Slubbing can also be used to add texture to certain fabrics. Slub knit looks like they have been pulled apart and then loosely stitched again. One manufacturing technique often used with slubs involves drawing different colored threads together before they’re woven into fabric. It will leave the surface of the finished garment looking like pools of color scattered about instead of solid areas of color all blended together. That’s due to those chunks of yarn not being in the same place in relation to the other colors.
Slubs are used for several reasons, but generally speaking, slubbing adds an element of rarity to a piece of clothing. It makes it more unique and exciting than any other fabric out there. That’s why you see it most often on things like sweatshirts and sweatpants since they will get worn frequently and become soft and fuzzy over time. Slubby garments also tend to be very comfortable thanks to their chunky texture that feels good against your skin (and is why terry cloth robes feel so nice). Slubs can be made from different types of material,, including cotton, wool, polyester, acrylic, silk/satin, etc…
What is the difference between cotton and cotton slub?
There are two types of stitches: the regular and the Slub. A regular stitch knit is like a thin cord, whereas a slub stitch forms a thick line with wrapped stitches that prevents it from being too stiff. Slub-knit fabrics have less elasticity than regular ones, so they stretch less, and the recovery is not as good.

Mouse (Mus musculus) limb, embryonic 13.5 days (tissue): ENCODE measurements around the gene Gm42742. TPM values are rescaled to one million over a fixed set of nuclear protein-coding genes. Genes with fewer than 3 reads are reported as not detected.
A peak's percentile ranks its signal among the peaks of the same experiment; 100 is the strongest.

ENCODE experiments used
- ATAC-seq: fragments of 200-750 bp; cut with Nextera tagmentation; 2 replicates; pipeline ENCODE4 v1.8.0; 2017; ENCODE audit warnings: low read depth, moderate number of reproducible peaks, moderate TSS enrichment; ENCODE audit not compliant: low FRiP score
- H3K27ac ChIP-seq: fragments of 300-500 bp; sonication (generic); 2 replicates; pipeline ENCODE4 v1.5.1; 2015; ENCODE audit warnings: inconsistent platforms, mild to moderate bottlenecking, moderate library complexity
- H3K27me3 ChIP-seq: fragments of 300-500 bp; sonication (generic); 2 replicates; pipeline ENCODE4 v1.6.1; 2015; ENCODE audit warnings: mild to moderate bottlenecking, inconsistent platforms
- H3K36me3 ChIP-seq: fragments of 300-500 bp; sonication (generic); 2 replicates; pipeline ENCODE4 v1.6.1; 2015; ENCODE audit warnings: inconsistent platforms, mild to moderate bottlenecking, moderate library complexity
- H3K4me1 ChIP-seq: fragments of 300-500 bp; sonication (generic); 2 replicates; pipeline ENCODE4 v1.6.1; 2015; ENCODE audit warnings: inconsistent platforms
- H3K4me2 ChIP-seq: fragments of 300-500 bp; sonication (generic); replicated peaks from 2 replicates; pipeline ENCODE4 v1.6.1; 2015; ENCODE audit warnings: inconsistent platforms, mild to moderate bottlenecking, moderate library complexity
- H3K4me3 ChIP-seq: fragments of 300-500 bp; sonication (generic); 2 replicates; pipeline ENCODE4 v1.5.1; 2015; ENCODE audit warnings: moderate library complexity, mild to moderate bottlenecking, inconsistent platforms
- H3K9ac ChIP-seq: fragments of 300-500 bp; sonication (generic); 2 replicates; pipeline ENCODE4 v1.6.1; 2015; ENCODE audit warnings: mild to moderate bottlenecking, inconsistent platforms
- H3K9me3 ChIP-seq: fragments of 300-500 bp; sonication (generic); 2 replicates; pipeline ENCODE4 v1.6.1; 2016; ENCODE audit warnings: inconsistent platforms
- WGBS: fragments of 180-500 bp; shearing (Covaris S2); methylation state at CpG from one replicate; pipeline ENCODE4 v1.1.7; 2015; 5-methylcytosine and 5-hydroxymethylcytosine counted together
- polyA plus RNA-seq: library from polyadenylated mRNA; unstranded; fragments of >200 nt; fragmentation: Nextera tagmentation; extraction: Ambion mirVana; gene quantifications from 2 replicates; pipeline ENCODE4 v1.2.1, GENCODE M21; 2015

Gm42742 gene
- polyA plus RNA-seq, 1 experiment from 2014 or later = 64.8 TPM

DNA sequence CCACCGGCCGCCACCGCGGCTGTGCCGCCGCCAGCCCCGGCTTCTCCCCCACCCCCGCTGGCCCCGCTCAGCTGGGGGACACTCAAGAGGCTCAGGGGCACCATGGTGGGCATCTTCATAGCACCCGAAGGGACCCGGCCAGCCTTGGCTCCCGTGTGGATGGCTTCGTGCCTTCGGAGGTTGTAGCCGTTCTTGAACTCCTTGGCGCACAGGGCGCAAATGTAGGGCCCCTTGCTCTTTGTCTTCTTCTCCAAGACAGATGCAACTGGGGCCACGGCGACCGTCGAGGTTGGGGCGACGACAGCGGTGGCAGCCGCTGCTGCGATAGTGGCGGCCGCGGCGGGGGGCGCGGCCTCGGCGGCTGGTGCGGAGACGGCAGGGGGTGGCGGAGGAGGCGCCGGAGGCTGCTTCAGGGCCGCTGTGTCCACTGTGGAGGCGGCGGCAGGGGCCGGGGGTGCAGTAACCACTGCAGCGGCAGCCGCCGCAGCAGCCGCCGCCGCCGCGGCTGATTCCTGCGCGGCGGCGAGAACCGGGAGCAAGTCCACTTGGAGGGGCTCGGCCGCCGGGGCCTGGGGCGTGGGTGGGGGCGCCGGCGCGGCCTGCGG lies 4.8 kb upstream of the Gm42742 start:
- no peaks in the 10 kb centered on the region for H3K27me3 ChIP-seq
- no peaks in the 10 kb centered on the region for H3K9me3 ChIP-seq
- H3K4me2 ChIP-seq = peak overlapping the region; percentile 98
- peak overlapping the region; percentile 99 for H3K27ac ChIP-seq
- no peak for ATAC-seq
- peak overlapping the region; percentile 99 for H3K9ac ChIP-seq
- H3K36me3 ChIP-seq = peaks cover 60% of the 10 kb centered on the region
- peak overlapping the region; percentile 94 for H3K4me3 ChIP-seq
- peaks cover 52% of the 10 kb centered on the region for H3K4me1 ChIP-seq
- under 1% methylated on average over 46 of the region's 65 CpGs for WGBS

Slub fabric can be made of any fiber type, but most often, it is a cotton/synthetic blend or 100% synthetic microfiber because this material has some characteristics similar to wool, such as bulkiness and napped finish for easy care. The fabric does not stretch as much as regular cotton, but it has a more natural feel and drape.
Slub-knit items are easy to maintain. It can be washed with colors or dry cleaned. Dry cleaning may be slightly more effective in removing sweat stains, but machine washable fabrics break down faster over time. However, if you’re careful not to overload the washing machine or dryer, you won’t have any problem with durability. Besides, cotton is one of the most durable natural fibers.